People's Democracy

(Weekly Organ of the Communist Party of India (Marxist)


Vol. XXXIV

No. 03

January 17, 2010

Dr. Singh: The Nation’s Health is Failing!

 

G Mamatha

 

“WE recognise health as an inalienable human right that every individual can justly claim. So long as wide health inequalities exist in our country and access to essential health care is not universally assured, we would fall short in both economic planning and in our moral obligation to all citizens”. This is not a part of the speech given by a leader belonging to either the CPI(M) or to any other Left party demanding the Right to Health. This is quoted from the speech given by Prime Minister Manmohan Singh in 2005, delivering the convocation address at the All India Institute for Medical Sciences in New Delhi.  Manmohan Singh further said that he believed the bulk of the provision of basic health services and medical care, especially for the poor, would continue to remain in the public domain in the near future. “Private care”, he added, “cannot be the immediate answer to the needs of those who do not have basic purchasing power”. Even recently addressing the nation from the ramparts of the Red Fort on the 63rd Independence Day, the prime minister said, “Good health is one of our basic needs”. So much so for the words! Alas, one can be liberal with words as the one who utters them feels that they will not be audited. Comparing statistics with the words uttered reveals the gap between the actions that the mouth and the hand do.

Let us look at the present ground reality. India has one of the most privatised healthcare systems in the world. The World Health Organisation (WHO) has shockingly revealed recently that in 2007-08, India ranked 171 in a list of 175 countries in the world in terms of public health spending. If you take public expenditure on health as a percentage of GDP, in India it is a mere 0.9 per cent, among the lowest in the world and ahead of only five countries --- Burundi, Myanmar, Pakistan, Guinea and Laos. If you take the share of the government in total health expenditure, again India figures at the bottom of the pile with government spending accounting for just 25 per cent of the total health expenditure in the country.

Compare this with the share of government in health spending which is 76 per cent in Europe and 34 per cent in South-East Asia. India’s spending falls below the lowest even in this range. If you were to consider the share of health expenditure in total government expenditure, India again has among the lowest proportions in the world – a mere 3.4 per cent. Only Pakistan (1.3 per cent) and Burundi (2.3 per cent) allocate a lower portion of total expenditure on health.

In India, private spending on health is 4.2 per cent of GDP. More than 70 per cent of all health expenditure in India is paid for by people from their own pockets and this expenditure has been rising, especially for the poorest with increasing privatisation of healthcare.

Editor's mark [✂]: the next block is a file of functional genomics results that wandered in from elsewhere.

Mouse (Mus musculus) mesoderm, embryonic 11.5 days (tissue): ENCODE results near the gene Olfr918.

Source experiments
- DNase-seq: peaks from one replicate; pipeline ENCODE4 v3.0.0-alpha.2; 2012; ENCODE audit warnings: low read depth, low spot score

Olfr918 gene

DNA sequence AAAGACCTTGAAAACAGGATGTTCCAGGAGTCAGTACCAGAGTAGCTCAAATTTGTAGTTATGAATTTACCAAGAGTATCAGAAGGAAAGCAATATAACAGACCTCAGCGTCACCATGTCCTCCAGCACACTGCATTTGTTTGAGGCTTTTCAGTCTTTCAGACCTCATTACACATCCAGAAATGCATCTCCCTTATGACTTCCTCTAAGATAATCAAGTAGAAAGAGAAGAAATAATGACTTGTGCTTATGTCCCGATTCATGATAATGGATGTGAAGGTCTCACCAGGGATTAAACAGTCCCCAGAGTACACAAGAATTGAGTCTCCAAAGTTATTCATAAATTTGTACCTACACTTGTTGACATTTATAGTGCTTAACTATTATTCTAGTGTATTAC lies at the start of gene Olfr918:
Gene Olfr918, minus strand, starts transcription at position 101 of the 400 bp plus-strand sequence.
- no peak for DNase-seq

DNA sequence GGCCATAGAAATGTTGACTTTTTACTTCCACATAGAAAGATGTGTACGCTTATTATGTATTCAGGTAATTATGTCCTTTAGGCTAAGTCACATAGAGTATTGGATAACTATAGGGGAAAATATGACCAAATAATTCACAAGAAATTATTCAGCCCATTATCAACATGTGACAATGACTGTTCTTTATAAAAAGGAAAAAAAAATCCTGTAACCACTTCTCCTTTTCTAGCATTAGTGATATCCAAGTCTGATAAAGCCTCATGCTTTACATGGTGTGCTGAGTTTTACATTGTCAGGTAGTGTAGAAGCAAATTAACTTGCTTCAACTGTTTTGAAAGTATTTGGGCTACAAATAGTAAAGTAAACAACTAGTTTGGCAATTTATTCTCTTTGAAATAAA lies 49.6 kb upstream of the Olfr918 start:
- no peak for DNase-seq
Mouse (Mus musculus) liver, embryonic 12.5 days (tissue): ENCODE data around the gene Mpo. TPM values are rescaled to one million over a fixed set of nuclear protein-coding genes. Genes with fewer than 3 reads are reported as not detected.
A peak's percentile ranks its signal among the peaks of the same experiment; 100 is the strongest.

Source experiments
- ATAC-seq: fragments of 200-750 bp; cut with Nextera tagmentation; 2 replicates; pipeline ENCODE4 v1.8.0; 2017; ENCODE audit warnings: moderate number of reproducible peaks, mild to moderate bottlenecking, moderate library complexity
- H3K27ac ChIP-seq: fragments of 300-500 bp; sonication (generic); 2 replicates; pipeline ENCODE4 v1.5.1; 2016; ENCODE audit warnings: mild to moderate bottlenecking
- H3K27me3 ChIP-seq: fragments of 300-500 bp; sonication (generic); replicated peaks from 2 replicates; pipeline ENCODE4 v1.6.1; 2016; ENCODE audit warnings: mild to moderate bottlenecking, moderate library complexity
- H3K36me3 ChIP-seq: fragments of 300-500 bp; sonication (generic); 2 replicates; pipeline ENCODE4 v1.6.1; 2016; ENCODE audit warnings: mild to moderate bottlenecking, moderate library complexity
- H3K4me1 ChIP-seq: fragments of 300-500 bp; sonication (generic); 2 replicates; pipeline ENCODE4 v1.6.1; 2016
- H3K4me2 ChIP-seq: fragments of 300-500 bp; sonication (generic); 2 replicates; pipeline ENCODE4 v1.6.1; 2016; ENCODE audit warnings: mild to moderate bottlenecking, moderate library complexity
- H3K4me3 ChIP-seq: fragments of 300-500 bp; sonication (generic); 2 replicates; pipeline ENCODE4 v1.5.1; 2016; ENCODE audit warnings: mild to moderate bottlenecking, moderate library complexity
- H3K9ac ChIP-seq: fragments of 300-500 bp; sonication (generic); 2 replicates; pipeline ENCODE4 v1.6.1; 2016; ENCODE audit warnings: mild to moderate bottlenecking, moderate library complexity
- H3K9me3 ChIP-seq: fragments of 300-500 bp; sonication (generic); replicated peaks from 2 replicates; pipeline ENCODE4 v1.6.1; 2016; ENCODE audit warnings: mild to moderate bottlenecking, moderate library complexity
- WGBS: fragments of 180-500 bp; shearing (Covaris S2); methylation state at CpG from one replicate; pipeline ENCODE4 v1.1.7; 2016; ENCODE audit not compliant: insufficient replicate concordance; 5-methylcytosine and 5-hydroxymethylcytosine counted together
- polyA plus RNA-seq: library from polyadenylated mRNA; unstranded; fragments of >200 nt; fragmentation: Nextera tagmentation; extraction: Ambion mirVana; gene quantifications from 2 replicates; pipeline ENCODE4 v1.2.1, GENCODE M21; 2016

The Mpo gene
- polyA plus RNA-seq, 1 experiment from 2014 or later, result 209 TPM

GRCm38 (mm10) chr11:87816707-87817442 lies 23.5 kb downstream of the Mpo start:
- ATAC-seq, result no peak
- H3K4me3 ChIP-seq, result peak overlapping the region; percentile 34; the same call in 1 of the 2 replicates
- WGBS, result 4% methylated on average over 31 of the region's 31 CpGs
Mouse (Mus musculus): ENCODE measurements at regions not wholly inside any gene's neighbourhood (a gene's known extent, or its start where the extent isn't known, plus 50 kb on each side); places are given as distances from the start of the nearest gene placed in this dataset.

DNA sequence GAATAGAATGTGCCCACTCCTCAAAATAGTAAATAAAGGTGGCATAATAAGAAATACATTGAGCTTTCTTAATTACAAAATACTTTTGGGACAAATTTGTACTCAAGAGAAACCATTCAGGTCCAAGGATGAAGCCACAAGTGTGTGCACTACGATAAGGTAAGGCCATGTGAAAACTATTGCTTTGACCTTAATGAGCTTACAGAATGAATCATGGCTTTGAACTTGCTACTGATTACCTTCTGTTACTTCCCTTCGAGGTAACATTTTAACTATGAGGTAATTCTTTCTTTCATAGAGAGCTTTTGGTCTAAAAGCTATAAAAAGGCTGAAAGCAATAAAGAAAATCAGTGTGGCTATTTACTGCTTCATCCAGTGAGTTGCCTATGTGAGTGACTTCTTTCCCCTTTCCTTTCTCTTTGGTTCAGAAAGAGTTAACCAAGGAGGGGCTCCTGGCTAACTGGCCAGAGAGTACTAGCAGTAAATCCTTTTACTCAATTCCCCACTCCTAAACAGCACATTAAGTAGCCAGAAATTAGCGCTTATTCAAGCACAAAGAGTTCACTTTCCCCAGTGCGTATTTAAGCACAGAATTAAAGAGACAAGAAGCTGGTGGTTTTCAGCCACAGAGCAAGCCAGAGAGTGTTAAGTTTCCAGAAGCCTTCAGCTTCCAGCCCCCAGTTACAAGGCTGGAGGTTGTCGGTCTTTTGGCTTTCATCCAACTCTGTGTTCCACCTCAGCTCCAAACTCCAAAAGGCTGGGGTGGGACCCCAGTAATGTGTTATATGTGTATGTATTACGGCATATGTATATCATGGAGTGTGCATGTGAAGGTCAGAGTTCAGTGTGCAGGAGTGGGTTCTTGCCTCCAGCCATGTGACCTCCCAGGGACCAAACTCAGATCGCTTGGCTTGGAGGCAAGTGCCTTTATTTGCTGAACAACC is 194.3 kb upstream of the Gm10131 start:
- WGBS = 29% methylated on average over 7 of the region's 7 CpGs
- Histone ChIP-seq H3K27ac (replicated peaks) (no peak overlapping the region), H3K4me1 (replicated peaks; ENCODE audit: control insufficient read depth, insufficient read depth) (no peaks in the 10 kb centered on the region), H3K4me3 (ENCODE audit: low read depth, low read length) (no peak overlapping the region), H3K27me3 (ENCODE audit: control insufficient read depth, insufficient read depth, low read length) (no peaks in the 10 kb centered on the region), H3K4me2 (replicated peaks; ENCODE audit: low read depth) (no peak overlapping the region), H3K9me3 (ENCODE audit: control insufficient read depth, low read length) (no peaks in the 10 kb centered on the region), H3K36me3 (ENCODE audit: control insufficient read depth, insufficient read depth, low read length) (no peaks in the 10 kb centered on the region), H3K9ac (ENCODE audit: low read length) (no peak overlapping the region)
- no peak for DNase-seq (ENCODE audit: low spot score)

According to a Planning Commission paper of May 2009, several studies conducted in villages showed that healthcare expense was responsible for over half of all the cases of decline into poverty. It is estimated that in 2004-05 (for which latest data is availabe), an additional 39 million people were pushed into poverty due to out-of-pocket payments for the costly health care.

NSSO data for 2004-05 shows that of the total medical expenditure per capita, medicines alone accounted for 74 per cent of the expenses in rural areas and 67 per cent in urban areas. If we were to consider only non-institutional medical care, which constitutes the bulk of health expenses, drugs constitute over 80 per cent of people’s expenditure. Think of it, the government intends to further deregularise the prices of drugs and allow the pharma companies to increase the prices stating that our country is home to 'cheap drugs' compared to other parts of the world. 'Cheap' they are indeed! Routinely, 900 people die every day due to Tuberculosis (TB). Over 1000 children die every day in India, due to malnutrition or diseases that can be completely preventable.

The majority of the people are forced to turn to private health systems that are often beyond their reach. For the poor, the choice is sometimes between treatment or death. That is a choice no citizen should be forced to make. India is home to more than 230 million undernourished people, more than any other country. The ever rising food prices are already adding millions more to this list. The government has completely failed to control the food prices and ensure that basic food items providing essential nutrients are made available to the people - to live if not a healthy life, at least a life! The absence of essential nutrients in diet is further decreasing the inbuilt resistance power of the majority of the people and is making them more disease prone. To improve on the dismal record, Indian government needs to increase its social and public expenditure and ensure better healthcare facilities and make its regulatory functions effective.

In 2004, when the UPA-1 government was formed, under Left's pressure, the Common Minimum Programme promised to raise the levels of public health spending from 0.9 to at least 3 per cent of the GDP. Six years later, this continues to remain at the same miserable level of 0.9 per cent. If the Congress party led UPA- 2 government is really serious in providing universal health care as promised in its election manifesto and reiterated on many instances by the prime minister, it needs to get its act together. Its lofty words should reflect in the allocations for health, atleast in the coming budget. It should remember that it cannot escape people’s audit the next time around if it continues with the same policies. Alas, you cannot fool all the people all the time!